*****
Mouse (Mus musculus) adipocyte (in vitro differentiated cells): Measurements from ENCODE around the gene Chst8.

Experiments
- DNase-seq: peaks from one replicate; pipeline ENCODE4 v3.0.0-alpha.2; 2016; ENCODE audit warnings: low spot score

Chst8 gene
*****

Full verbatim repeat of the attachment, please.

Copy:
Mouse (Mus musculus) adipocyte (in vitro differentiated cells): Measurements from ENCODE around the gene Chst8.

Experiments
- DNase-seq: peaks from one replicate; pipeline ENCODE4 v3.0.0-alpha.2; 2016; ENCODE audit warnings: low spot score

Chst8 gene